Lithuania urges all parties of armed conflicts, state and non-state alike, to end all violations against children and fully implement international humanitarian, human rights and refugee law. As set in the report, the levels of denial of humanitarian access to children continued to be high, therefore Lithuania urges all parties of armed conflicts to provide safe, timely and unimpeded humanitarian access. All parties that fail to comply with these obligations that bear on the protection of children in conflict must be held accountable.

The period of reporting was as difficult as never before– the COVID-19 pandemic has had a negative impact on every aspect of our lives and children in conflicts despite already being one of the most vulnerable groups, had to additionally face pandemic-related consequences, such as school closures, increased number of all forms of gender-based violence, including child, early and forced marriage.

The pandemic has, however, provided forward-looking solutions aimed at equipping all children with digital learning opportunities. We believe that the alternative and distance learning programs that have been put in place while schools have been closed during Covid-19, should be made available to children in armed conflict, especially girls and children with disabilities, and should continue to be available even when the pandemic ends.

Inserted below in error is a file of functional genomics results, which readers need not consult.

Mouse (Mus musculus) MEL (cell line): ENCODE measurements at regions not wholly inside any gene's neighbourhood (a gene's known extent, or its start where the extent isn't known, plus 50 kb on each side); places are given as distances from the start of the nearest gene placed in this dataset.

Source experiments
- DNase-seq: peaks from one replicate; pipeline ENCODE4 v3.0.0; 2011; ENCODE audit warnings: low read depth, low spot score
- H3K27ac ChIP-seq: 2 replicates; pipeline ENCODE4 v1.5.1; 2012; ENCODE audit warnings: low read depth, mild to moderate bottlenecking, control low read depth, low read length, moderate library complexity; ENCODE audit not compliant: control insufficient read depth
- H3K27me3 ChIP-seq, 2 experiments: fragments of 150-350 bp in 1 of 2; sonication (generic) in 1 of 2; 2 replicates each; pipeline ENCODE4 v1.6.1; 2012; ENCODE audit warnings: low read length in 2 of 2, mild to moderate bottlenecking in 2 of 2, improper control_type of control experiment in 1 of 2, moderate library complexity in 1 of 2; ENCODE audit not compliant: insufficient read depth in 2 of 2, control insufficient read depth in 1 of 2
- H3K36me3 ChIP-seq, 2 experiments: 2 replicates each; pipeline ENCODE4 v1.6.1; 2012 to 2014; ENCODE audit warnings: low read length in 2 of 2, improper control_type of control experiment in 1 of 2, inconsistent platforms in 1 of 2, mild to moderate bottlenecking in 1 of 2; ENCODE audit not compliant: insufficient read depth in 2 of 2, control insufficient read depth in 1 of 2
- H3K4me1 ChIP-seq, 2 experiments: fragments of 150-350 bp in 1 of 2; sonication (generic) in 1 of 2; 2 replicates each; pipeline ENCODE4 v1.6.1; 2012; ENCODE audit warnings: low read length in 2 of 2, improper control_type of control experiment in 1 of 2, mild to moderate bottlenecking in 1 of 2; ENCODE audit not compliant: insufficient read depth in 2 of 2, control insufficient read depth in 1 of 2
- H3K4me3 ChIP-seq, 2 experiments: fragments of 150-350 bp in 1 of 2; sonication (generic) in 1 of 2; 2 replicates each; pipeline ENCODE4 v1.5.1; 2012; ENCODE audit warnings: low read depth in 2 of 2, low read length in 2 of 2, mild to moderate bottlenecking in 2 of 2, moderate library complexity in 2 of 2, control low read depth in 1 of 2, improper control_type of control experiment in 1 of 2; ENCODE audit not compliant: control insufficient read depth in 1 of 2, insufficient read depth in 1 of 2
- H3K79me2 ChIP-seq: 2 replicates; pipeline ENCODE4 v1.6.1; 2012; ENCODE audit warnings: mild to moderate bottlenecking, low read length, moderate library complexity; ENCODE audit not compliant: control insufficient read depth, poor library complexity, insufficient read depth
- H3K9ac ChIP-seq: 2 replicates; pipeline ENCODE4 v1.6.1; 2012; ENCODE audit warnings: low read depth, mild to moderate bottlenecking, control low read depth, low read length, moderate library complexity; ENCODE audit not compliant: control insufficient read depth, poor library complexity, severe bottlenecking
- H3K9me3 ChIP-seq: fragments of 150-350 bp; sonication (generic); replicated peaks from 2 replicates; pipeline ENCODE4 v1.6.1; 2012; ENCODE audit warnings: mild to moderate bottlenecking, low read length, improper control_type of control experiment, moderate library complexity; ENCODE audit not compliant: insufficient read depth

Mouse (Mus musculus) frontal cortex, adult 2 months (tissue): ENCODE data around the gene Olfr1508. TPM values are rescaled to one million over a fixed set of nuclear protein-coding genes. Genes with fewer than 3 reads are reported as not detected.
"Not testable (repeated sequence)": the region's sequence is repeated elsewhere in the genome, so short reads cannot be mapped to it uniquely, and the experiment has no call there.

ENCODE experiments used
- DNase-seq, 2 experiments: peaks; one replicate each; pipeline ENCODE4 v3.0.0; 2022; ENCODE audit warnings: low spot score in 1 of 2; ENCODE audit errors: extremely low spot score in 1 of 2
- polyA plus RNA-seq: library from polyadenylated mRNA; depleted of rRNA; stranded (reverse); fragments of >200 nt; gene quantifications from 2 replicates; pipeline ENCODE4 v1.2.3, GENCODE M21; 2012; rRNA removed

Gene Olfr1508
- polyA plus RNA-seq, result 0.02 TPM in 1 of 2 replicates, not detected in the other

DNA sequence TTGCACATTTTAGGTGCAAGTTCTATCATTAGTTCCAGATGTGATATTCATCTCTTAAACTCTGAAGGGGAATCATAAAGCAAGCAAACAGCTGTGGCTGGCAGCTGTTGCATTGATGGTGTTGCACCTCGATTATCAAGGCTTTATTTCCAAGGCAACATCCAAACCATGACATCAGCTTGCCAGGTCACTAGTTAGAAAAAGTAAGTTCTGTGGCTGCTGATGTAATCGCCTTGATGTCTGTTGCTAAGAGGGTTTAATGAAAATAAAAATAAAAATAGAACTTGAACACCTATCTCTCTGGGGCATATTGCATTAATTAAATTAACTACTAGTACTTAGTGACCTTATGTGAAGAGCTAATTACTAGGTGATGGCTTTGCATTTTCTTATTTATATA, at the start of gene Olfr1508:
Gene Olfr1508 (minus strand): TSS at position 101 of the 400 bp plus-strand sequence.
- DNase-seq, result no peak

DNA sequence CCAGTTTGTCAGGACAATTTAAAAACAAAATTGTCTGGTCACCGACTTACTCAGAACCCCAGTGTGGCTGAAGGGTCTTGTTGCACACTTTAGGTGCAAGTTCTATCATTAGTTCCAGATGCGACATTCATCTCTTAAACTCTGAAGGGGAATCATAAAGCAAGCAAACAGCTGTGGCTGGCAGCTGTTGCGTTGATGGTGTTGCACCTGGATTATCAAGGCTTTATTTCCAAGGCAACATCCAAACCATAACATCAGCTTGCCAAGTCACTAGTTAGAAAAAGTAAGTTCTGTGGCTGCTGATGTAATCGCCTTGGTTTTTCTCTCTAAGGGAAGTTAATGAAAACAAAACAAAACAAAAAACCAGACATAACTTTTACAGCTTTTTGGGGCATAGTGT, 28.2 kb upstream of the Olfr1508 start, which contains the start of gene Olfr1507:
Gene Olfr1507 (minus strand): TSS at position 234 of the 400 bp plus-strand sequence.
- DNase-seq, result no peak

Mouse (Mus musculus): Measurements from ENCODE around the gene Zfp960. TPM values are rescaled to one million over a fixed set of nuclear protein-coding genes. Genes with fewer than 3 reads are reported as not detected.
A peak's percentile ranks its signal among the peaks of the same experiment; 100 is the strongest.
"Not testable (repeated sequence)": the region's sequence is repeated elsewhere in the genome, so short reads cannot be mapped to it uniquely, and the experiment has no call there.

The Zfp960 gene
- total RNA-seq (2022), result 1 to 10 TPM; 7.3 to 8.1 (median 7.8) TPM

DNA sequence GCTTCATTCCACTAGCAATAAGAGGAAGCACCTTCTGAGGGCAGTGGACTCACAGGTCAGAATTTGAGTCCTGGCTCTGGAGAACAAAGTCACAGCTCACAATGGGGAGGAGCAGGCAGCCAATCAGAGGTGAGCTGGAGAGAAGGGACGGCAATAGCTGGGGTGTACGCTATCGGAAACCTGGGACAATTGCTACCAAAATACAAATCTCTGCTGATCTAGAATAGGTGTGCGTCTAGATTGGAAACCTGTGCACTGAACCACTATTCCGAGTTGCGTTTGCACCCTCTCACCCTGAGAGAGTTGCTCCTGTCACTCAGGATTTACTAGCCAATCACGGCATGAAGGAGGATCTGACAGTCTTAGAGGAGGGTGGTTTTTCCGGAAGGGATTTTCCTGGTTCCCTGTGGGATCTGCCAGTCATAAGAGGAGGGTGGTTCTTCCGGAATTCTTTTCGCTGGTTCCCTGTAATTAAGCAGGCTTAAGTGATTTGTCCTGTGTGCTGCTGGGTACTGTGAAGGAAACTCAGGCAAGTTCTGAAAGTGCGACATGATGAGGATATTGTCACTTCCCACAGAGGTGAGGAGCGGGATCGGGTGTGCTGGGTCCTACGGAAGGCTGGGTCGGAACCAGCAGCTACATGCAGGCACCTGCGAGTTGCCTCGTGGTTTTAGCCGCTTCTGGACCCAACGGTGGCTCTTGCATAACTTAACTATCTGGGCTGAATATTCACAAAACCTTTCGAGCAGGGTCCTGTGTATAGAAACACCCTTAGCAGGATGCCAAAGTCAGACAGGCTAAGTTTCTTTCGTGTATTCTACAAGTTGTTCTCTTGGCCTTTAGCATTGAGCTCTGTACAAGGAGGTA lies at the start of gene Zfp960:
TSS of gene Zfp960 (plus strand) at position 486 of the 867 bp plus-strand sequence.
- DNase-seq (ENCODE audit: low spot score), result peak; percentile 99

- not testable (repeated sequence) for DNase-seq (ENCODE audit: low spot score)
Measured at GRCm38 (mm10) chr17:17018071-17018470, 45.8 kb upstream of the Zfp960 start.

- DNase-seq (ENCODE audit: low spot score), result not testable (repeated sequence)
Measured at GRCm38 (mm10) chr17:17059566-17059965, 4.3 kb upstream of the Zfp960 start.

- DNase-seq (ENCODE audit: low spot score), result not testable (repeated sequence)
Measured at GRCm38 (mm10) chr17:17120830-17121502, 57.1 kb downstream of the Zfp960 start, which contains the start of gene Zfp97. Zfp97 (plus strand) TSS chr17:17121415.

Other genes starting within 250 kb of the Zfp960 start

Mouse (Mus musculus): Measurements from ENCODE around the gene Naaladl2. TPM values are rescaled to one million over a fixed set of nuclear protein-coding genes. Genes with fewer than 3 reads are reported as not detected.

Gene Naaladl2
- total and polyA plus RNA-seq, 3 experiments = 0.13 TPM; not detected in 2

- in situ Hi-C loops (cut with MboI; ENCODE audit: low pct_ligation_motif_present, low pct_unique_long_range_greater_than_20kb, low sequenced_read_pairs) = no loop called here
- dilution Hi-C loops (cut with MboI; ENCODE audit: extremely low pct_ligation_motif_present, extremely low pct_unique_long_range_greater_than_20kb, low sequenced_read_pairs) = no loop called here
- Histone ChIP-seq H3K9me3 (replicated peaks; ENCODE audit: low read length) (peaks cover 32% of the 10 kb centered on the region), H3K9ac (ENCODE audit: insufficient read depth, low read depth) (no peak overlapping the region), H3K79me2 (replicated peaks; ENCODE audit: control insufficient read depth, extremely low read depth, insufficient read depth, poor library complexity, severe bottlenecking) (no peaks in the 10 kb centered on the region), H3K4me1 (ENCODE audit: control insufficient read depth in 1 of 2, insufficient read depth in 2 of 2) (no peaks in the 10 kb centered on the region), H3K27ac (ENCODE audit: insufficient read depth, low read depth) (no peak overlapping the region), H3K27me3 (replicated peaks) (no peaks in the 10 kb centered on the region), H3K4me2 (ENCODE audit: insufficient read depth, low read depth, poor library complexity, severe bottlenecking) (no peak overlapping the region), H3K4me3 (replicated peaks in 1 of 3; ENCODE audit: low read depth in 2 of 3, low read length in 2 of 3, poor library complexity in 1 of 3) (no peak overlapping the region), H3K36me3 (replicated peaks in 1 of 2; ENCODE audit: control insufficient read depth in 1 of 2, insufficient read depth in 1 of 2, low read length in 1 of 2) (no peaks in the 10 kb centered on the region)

It is also of utmost importance to ensure that all of those children (and their families) that were subjected to grave violations, especially survivors of rape and sexual violence, would receive the needed assistance and help, including psychological support, medical and legal assistance, food and shelter. In this context, we need to ensure that proper long-term and comprehensive programs for rehabilitation and reintegration of children affected by armed conflict would be put in place.

Lithuania would like to reiterate our strong support to the mandate of the UN Special Representative for Children and Armed Conflict. As this year we mark the 25th anniversary of this mandate, we would like to thank Ms. Virginia Gamba and her whole team for their uncontested work in the field. Lithuania would also like to extend our appreciation to UNICEF and the Executive Director H. Fore for the tireless efforts of protecting the children.

This report should be a wake-up call. A reminder that behind each and every number in the report, there is a real boy or girl asking not to be left behind and not to be forgotten. Very often children are not able to protect themselves. The responsibility of protecting their peace, their dreams and their tomorrow lies on our shoulders. Let us not fail them.

New York, 28 June 2021